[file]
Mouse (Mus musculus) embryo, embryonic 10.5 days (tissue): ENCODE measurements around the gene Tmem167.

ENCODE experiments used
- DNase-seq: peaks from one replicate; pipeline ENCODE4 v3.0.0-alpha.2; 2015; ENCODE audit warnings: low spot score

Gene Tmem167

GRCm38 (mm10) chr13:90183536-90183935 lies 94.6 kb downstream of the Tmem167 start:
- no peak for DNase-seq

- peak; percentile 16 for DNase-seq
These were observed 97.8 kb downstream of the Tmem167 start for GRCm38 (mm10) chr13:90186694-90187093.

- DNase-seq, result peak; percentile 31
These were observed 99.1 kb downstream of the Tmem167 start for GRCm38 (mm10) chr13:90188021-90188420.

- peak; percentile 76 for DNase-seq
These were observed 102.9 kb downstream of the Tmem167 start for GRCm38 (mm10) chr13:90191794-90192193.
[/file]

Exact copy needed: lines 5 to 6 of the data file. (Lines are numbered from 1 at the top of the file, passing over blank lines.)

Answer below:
GRCm38 (mm10) chr13:90183536-90183935 lies 94.6 kb downstream of the Tmem167 start:
- no peak for DNase-seq